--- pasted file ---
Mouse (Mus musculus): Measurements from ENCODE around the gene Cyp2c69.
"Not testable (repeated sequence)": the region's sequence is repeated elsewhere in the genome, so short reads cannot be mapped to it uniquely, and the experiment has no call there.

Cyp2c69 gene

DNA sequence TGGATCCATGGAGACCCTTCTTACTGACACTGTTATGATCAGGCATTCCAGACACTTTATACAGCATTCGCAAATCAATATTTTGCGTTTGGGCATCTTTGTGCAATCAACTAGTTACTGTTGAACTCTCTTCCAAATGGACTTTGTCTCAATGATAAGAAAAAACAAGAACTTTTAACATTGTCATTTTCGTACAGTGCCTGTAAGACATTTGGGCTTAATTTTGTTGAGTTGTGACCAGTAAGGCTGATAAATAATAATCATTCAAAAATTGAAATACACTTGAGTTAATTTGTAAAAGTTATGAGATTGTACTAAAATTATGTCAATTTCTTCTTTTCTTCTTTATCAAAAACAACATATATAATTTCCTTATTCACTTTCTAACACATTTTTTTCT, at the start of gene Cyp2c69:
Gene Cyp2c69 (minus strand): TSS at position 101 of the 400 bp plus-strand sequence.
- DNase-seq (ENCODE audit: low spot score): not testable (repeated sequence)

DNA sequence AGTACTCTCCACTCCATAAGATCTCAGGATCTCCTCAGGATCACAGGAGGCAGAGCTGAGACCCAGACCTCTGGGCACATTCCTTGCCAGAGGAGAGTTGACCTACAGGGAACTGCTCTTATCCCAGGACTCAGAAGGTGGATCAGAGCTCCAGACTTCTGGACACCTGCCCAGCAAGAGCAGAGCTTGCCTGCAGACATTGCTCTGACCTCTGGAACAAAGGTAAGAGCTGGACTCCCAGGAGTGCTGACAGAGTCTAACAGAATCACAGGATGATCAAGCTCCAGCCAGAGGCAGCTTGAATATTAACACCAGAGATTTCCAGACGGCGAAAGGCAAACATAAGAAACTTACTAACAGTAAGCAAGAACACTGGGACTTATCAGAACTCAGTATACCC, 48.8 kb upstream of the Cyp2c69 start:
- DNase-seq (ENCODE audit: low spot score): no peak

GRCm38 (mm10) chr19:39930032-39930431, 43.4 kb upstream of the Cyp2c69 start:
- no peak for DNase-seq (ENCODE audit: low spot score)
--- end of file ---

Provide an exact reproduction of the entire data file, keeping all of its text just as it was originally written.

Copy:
Mouse (Mus musculus): Measurements from ENCODE around the gene Cyp2c69.
"Not testable (repeated sequence)": the region's sequence is repeated elsewhere in the genome, so short reads cannot be mapped to it uniquely, and the experiment has no call there.

Cyp2c69 gene

DNA sequence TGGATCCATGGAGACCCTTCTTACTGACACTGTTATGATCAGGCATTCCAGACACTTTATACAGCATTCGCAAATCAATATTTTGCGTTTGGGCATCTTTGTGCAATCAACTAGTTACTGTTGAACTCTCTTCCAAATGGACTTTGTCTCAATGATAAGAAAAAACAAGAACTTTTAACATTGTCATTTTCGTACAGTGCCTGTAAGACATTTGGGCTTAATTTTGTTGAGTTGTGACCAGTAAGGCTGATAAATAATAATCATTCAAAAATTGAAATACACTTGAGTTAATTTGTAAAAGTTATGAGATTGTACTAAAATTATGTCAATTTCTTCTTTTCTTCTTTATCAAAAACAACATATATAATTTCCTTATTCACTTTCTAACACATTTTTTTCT, at the start of gene Cyp2c69:
Gene Cyp2c69 (minus strand): TSS at position 101 of the 400 bp plus-strand sequence.
- DNase-seq (ENCODE audit: low spot score): not testable (repeated sequence)

DNA sequence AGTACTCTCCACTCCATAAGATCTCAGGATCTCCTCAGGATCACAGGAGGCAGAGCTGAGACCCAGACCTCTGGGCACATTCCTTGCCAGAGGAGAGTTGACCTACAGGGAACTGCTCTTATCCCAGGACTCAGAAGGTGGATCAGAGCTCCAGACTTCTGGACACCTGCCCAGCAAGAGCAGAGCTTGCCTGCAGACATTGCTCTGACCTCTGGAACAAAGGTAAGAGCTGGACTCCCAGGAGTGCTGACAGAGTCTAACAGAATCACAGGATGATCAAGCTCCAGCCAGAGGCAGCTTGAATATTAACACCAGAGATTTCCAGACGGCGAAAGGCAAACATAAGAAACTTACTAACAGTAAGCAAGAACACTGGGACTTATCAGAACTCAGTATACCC, 48.8 kb upstream of the Cyp2c69 start:
- DNase-seq (ENCODE audit: low spot score): no peak

GRCm38 (mm10) chr19:39930032-39930431, 43.4 kb upstream of the Cyp2c69 start:
- no peak for DNase-seq (ENCODE audit: low spot score)